Let $P$ be a point in the first quadrant that lies on the hyperbola $\dfrac{x^2}{a^2}-\dfrac{y^2}{b^2}=1$.

Let $$a$$ and $$b$$ be positive numbers such that $$a>1$$ and $$b. Let $$P$$ be a point in the first quadrant that lies on the hyperbola $$\dfrac{x^2}{a^2}-\dfrac{y^2}{b^2}=1$$. Suppose the tangent to hyperbola at $$P$$ passes through the point $$(1,0)$$, and suppose the normal to hyperbola at $$P$$ cuts off equal intercepts on the coordinate axes. let $$\triangle$$ denotes the area of triangle formed by tangent at $$P$$, the normal at $$P$$ and $$x$$-axis. If $$e$$ denotes the eccentricity of the hyperbola, then which of the following statements is\are true?

(A) $$1

(B) $$\sqrt{2}

(C) $$\triangle = a^4$$

(D) $$\triangle = b^4$$

Let parametric coordinate of P on Hyperobla as $$(a \sec{\theta}, b\tan{\theta})$$

Equation of tangent to hyperbola in parametric form be as $$\dfrac{x}{a} \sec{\theta}-\dfrac{y}{b} \tan{\theta}=1$$ and this tangent passes through $$(1,0)$$ , so I obtained $$a=\sec{\theta}$$

Also normal make equal intercept on coordinate axes of slope of normal will be either $$1$$ or $$-1$$ but since $$P$$ lies in first quadrant its value will be $$-1$$.

Now Equation of normal in parametric form for hyperobla is given by $$ax \cos{\theta}+by \cot{\theta}=a^2+b^2$$ and slope of normal is $$\dfrac{-a}{b}\sin{\theta}$$ which is equal to $$-1$$ so I obtained $$b=a \sin{\theta}$$

As I obtained $$a=\sec{\theta}$$ and $$b=a \sin{\theta}\implies b=\tan{\theta}$$

So point $$P$$ will be $$(a^2, b^2)$$ but this point does not satisfy equation of Hyperbola.

Am i missing anything?

This question was aksed in JEE Adavnaced 2020 Paper 2. And all the insitituation in India gave answer as $$A$$ and $$D$$

I am also getting answer as $$A$$ and $$D$$ but I have doubt about Point $$P$$.

• The point $(a^2,b^2)$ must satisfy the equation of the hyperbola. Therefore ... Commented Feb 24 at 9:29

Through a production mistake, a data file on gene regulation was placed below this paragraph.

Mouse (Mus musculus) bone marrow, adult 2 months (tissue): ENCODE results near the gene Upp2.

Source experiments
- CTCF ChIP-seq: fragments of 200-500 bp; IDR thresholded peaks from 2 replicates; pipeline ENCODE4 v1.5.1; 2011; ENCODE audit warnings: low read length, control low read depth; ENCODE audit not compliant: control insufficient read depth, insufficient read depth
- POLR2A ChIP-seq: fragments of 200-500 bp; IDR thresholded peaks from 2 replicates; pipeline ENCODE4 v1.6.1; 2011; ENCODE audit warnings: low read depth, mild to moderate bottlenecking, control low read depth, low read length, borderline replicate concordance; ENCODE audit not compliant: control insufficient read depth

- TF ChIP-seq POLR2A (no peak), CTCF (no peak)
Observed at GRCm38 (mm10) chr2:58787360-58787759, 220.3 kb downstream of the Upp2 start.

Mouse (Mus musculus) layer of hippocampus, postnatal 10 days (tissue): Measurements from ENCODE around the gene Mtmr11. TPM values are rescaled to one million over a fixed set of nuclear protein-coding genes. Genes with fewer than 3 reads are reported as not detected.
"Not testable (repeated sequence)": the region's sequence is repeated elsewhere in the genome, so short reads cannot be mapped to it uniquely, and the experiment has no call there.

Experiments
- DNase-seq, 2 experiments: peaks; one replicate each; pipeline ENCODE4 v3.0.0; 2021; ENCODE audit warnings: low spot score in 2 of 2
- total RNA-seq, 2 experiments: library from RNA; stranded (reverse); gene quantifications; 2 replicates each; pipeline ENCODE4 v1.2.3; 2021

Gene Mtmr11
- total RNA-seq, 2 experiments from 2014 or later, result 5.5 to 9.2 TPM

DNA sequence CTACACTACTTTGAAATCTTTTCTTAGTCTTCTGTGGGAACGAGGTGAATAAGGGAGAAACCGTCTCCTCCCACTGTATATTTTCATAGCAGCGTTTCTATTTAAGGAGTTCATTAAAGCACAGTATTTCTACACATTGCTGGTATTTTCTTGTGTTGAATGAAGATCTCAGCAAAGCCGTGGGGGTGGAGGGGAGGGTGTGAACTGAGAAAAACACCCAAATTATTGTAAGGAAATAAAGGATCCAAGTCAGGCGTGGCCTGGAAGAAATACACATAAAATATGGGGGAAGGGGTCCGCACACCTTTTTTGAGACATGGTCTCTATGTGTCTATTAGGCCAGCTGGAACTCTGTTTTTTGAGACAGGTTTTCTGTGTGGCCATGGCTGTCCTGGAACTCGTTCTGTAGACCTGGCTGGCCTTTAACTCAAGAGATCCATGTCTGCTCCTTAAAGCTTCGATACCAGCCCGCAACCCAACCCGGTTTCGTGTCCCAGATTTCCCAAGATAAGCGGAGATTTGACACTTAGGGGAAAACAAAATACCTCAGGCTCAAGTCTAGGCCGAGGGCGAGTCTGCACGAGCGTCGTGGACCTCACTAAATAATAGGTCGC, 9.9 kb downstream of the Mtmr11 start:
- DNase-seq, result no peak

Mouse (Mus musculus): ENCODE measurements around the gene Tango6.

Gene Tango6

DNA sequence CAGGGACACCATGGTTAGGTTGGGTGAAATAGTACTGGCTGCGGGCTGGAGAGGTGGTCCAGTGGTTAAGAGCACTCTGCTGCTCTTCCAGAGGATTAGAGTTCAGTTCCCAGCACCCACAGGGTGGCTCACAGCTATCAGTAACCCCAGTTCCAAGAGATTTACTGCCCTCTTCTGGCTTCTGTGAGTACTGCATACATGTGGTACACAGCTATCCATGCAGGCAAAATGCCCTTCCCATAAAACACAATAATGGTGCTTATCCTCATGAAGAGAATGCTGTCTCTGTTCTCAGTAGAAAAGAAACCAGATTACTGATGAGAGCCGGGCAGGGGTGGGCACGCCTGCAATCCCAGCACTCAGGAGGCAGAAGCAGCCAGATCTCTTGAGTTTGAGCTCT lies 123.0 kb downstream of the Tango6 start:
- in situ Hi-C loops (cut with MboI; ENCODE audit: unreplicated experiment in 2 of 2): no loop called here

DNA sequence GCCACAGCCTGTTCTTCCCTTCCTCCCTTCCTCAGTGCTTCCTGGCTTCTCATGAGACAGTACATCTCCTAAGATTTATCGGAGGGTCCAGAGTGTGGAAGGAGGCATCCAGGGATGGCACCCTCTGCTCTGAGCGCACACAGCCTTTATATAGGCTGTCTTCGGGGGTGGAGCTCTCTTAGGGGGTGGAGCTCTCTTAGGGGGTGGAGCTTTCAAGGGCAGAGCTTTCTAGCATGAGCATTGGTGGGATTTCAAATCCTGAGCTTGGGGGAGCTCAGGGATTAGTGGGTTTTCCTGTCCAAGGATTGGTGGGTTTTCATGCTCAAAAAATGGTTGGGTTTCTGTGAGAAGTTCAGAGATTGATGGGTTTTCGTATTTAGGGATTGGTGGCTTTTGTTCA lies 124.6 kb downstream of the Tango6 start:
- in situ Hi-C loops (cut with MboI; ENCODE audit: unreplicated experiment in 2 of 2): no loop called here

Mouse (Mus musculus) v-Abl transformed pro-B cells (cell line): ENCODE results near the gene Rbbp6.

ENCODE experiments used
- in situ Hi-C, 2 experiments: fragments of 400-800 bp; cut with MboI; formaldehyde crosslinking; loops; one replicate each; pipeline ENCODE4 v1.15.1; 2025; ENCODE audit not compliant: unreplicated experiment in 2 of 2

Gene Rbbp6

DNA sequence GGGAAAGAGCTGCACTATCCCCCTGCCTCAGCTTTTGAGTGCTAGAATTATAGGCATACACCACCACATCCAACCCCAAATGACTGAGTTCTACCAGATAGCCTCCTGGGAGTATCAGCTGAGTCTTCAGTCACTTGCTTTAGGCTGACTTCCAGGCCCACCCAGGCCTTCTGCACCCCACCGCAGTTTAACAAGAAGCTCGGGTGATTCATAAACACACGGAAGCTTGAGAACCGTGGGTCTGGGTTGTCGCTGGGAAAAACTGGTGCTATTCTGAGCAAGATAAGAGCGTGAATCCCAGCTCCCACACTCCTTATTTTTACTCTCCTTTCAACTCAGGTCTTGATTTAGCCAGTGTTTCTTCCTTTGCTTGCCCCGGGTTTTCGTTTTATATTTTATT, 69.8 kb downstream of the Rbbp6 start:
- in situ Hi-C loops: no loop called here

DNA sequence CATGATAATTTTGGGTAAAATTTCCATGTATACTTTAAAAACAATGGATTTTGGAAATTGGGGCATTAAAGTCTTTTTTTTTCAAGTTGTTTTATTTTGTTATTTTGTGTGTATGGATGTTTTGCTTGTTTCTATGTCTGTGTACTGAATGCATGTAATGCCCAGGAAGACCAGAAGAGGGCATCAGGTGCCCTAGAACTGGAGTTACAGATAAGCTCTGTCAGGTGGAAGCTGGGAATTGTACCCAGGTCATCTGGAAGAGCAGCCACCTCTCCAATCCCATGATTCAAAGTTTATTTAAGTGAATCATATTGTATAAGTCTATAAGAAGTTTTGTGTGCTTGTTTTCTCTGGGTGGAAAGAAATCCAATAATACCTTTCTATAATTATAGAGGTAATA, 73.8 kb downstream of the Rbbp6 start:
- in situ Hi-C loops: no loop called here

• You probably was mislead by confusing $(a^2, b^2)$ with $(a, b)$. The latter indeed lies on the asymptote, not on the hyperbola. OTOH, $x_0=a^2$ inserted into the hyperbola yields $y_0=b \sqrt{a^2-1}$, thus your other solution value $y_0=b^2$ just imposes the thereby derived dependency $a^2=b^2+1$, i.e. $e^2=2-1/a^2$, implying indeed (A). Commented Feb 24 at 9:39
• @Dr.RichardKlitzing Got it, Thanks Commented Feb 24 at 11:09

Let $$P = (x_1,y_1)$$ lie on the hyperbola. The normal vector at $$P$$ is along

$$g = [ \dfrac{x_1}{a^2} , -\dfrac{y_1}{b^2} ]$$

Therefore the equation of tangent line at $$P$$ is

$$\dfrac{x_1 (x - x_1)}{a^2} - \dfrac{ y_1 (y - y_1) }{b^2} = 0$$

Since $$(1,0)$$ lies on this tangent, then

$$\dfrac{ x_1 (1 - x_1) }{a^2} + \dfrac{ y_1^2}{b^2} = 0$$

But,

$$\dfrac{ x_1^2 }{a^2} - \dfrac{ y_1^2}{b^2} = 1$$

Therefore,

$$\dfrac{x_1}{a^2} = 1$$

Hence, $$x_1 = a^2$$

Substituting this into the hyperbola equation,

$$a^2 = 1 + \dfrac{y_1^2}{b^2}$$

$$a^2 b^2 = b^2 + y_1^2$$

So that,

$$y_1^2 = b^2 (a^2 - 1 )$$

i.e. $$y_1 = b \sqrt{a^2 - 1}$$

The equation of the normal line to the hyperbola at $$P$$ is

$$\dfrac{y_1 (x - x_1)}{b^2} + \dfrac{ x_1 (y - y_1) }{a^2} = 0$$

It's intersection with the $$x-axis$$ is at

$$\dfrac{y_1 (x - x_1)}{b^2} = \dfrac{ x_1 y_1 }{a^2}$$

So,

$$a^2 y_1 (x - x_1) = b^2 x_1 y_1$$

$$a^2 x y_1 = x_1 y_1 (a^2 + b^2)$$

$$x = \left( 1 + \left(\dfrac{b}{a}\right)^2 \right) x_1 = a^2 + b^2$$

And this is the $$x$$-intercept. Similarly, for the $$y$$ intercept

$$\dfrac{y_1 (- x_1)}{b^2} + \dfrac{ x_1 (y - y_1) }{a^2} = 0$$

So that

$$a^2 (- x_1 y_1) + b^2 x_1 (y - y_1) = 0$$

$$b^2 x_1 y = x_1 y_1 (a^2 + b^2)$$

So that the the $$y$$ intercept is

$$y = y_1 ( (a/b)^2 + 1) = b \sqrt{a^2 - 1} ( (a/b)^2 + 1 )$$

Since the two intercepts are equal then

$$a^2 + b^2 = b \sqrt{a^2 - 1} ( (a/b)^2 + 1 )$$

$$(a^2 + b^2)^2 = b^2 (a^2 - 1) (a^2 + b^2)^2 / b^4$$

$$b^2 = a^2 - 1$$

Hence,

$$a^2 - b^2 = 1$$

So now the indicated triangle has vertices:

$$(1,0), (a^2 + b^2, 0) , (a^2 , b^2 )$$

The area is given by

$$\Delta = \frac{1}{2} (a^2 + b^2 - 1) b^2$$

but $$a^2 - 1 = b^2$$ Therefore,

$$\Delta = b^4$$